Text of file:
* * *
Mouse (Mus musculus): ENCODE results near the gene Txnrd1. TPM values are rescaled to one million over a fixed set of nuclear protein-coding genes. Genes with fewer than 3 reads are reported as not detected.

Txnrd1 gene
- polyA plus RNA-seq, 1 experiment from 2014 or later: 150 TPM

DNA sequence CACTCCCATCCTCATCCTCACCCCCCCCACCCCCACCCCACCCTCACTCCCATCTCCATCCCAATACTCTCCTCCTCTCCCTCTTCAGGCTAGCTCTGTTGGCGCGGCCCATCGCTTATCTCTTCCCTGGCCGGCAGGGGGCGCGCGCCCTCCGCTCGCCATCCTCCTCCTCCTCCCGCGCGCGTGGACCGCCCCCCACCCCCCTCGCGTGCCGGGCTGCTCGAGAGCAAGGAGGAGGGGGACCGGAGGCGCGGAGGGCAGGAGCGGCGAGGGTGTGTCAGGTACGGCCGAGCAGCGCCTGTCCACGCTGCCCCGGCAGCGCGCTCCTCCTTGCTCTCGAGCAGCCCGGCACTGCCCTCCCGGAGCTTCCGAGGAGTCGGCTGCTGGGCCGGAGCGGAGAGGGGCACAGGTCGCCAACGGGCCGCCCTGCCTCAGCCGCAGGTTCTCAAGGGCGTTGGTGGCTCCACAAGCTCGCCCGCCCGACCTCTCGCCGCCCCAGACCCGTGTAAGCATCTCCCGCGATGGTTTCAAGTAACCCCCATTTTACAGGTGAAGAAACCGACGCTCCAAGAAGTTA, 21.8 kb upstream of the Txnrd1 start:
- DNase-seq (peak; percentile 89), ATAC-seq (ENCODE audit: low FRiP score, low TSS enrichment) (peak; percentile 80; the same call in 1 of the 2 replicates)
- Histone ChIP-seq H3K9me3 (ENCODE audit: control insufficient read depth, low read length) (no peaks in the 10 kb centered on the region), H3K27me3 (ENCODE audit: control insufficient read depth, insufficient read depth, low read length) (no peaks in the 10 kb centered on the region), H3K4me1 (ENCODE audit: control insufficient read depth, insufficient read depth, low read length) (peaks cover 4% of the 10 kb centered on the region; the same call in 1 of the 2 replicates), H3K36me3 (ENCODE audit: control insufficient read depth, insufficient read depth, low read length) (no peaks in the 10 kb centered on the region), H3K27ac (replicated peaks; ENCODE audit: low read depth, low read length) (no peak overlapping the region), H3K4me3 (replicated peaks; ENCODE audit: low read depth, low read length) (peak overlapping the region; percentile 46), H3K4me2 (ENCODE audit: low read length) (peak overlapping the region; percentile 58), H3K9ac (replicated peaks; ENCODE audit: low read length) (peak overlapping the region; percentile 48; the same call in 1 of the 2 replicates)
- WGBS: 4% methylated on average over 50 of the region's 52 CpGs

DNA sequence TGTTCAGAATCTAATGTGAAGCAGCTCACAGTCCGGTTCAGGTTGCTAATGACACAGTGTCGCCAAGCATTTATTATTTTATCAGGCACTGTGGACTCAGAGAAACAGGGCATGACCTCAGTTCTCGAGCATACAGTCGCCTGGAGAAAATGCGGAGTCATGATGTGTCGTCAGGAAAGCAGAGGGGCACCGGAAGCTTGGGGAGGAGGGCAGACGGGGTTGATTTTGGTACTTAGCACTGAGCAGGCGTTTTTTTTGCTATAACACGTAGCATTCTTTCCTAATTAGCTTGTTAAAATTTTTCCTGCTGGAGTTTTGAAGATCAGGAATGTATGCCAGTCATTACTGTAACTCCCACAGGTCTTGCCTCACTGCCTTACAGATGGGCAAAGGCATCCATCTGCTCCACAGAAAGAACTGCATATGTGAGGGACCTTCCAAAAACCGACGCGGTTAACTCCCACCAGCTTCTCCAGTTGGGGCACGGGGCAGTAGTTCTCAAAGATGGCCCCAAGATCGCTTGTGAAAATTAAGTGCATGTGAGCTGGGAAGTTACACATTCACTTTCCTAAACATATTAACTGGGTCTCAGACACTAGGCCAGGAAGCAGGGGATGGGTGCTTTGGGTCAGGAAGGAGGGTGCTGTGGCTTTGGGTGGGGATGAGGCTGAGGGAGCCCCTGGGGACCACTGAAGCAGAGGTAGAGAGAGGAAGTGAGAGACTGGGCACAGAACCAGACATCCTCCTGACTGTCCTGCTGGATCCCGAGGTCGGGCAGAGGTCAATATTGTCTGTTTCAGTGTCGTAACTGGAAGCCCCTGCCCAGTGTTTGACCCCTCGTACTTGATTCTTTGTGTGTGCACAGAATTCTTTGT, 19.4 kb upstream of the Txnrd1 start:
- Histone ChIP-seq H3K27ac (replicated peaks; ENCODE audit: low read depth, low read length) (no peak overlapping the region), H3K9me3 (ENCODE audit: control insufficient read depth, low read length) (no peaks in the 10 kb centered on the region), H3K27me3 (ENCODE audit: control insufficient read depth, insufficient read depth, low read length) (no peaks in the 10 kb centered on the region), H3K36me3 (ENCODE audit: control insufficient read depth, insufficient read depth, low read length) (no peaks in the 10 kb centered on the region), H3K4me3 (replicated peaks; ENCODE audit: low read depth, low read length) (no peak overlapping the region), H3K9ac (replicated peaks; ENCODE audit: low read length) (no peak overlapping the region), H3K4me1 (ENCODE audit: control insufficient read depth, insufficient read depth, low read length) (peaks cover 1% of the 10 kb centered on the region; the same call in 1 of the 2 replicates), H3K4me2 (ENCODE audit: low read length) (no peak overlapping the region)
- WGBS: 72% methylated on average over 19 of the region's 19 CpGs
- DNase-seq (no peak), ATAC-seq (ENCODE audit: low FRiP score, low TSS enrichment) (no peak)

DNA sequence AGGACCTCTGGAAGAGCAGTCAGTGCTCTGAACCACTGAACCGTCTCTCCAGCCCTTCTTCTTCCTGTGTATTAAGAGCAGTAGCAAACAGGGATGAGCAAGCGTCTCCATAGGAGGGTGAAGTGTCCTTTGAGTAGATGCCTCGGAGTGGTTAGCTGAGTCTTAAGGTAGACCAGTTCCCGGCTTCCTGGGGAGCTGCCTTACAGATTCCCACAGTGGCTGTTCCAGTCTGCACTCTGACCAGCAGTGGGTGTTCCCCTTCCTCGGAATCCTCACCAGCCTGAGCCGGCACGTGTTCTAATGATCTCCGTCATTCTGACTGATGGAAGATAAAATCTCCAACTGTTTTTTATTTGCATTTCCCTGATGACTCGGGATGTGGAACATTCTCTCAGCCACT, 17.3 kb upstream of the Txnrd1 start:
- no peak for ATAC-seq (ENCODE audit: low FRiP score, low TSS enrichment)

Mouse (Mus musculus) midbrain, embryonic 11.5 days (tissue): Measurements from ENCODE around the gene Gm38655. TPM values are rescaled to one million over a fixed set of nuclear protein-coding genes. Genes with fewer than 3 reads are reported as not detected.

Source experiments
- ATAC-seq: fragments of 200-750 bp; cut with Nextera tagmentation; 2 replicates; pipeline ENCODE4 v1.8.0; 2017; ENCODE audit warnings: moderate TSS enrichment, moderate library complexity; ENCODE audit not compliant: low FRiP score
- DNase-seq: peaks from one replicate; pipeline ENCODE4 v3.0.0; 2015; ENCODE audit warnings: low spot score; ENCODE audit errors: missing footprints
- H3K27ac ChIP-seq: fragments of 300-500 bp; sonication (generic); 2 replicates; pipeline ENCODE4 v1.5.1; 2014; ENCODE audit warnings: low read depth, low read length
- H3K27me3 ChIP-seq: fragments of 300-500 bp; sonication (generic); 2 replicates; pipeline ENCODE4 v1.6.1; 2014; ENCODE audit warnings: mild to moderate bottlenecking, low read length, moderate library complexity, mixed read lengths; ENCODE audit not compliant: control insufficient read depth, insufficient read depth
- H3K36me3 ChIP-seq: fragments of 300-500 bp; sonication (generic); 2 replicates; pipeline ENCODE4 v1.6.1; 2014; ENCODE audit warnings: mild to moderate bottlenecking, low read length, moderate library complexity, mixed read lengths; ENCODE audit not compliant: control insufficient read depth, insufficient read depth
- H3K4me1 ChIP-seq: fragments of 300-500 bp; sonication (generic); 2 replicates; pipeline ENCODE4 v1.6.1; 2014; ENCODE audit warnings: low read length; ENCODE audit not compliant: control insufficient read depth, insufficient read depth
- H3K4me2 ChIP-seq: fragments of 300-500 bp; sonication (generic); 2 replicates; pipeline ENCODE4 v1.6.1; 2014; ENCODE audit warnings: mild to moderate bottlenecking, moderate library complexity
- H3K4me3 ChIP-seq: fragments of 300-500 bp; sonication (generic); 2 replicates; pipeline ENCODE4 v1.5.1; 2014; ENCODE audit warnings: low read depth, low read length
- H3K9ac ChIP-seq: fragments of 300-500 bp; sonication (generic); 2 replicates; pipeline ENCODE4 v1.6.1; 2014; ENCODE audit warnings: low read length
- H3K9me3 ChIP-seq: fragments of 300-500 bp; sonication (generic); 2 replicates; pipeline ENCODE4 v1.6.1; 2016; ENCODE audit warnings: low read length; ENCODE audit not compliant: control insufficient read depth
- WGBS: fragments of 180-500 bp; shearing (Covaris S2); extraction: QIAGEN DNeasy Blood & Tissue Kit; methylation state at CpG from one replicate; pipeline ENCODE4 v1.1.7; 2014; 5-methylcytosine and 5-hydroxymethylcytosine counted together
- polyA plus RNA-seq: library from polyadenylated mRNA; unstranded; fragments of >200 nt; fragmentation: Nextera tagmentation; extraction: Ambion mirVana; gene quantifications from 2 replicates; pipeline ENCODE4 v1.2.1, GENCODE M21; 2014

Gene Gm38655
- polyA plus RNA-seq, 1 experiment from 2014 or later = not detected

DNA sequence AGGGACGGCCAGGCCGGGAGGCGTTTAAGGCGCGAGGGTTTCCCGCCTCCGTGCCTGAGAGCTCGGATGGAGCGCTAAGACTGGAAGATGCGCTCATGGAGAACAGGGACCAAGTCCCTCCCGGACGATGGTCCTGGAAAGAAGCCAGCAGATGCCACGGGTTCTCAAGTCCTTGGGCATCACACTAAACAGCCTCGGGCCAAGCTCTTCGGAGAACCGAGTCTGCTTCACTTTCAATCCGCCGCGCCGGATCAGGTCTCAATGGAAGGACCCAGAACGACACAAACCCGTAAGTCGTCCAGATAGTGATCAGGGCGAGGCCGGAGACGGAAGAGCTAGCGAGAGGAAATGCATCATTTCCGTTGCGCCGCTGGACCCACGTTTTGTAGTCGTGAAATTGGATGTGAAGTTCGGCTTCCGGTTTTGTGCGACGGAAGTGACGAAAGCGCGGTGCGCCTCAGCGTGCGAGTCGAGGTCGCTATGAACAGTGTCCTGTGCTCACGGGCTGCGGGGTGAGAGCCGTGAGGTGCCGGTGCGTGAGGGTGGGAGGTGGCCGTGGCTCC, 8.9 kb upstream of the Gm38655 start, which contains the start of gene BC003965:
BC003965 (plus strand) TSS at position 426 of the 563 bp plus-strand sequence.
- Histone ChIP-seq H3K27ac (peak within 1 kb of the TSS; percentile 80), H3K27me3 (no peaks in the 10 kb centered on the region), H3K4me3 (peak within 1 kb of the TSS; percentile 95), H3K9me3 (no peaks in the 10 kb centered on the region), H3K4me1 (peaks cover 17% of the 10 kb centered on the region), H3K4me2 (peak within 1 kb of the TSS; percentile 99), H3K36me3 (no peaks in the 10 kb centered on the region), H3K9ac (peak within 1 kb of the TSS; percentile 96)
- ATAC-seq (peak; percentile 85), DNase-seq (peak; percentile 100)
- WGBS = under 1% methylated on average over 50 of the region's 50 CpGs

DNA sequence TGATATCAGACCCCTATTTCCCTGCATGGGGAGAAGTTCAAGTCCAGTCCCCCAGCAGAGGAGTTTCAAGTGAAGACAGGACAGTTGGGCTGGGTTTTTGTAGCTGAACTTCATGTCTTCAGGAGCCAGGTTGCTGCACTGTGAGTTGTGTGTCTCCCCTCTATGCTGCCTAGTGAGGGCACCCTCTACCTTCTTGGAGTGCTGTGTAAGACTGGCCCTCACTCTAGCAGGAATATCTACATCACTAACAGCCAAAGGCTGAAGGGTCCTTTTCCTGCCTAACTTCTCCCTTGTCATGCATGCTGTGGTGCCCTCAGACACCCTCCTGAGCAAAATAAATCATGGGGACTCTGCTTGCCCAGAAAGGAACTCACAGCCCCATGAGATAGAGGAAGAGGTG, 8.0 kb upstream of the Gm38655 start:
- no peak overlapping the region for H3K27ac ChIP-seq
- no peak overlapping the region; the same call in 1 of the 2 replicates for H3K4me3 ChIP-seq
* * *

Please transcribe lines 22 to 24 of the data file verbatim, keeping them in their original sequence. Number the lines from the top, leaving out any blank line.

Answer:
- H3K4me2 ChIP-seq: fragments of 300-500 bp; sonication (generic); 2 replicates; pipeline ENCODE4 v1.6.1; 2014; ENCODE audit warnings: mild to moderate bottlenecking, moderate library complexity
- H3K4me3 ChIP-seq: fragments of 300-500 bp; sonication (generic); 2 replicates; pipeline ENCODE4 v1.5.1; 2014; ENCODE audit warnings: low read depth, low read length
- H3K9ac ChIP-seq: fragments of 300-500 bp; sonication (generic); 2 replicates; pipeline ENCODE4 v1.6.1; 2014; ENCODE audit warnings: low read length